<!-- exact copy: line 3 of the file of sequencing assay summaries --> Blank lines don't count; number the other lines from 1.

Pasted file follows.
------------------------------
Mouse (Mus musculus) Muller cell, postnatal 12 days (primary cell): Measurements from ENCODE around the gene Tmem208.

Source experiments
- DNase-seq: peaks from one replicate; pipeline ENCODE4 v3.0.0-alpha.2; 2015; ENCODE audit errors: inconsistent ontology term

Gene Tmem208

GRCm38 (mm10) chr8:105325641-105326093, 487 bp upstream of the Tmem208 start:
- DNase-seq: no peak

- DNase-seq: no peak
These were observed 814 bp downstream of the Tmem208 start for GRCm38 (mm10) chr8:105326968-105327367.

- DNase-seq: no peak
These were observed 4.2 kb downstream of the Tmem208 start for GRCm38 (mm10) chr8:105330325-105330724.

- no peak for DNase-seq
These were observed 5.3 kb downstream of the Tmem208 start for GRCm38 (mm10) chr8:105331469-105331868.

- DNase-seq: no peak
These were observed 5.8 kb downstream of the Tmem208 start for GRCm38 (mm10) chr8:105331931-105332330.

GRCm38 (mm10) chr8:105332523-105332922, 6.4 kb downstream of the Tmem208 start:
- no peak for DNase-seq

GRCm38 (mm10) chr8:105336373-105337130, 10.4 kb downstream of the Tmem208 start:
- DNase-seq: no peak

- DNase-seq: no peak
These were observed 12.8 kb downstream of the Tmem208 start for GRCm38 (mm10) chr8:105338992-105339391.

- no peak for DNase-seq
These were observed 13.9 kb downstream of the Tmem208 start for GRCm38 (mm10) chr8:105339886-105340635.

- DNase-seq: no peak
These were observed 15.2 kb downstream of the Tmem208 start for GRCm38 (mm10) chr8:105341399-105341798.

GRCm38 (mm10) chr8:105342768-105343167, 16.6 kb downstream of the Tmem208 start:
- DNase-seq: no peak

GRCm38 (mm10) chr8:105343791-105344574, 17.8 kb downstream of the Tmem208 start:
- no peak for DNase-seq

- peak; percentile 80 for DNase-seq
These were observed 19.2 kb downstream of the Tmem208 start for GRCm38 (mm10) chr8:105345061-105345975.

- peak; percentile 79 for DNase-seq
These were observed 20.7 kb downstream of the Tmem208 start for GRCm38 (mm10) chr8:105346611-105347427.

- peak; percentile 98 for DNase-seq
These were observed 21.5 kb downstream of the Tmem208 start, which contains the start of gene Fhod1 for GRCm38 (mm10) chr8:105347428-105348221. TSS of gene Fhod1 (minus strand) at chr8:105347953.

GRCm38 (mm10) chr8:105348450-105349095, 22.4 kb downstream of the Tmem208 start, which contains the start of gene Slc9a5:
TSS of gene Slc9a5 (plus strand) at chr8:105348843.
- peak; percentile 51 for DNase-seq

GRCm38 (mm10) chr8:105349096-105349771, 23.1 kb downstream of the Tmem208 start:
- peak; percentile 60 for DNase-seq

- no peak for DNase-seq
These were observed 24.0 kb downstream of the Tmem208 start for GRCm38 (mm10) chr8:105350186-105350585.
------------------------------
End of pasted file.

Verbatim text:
- DNase-seq: peaks from one replicate; pipeline ENCODE4 v3.0.0-alpha.2; 2015; ENCODE audit errors: inconsistent ontology term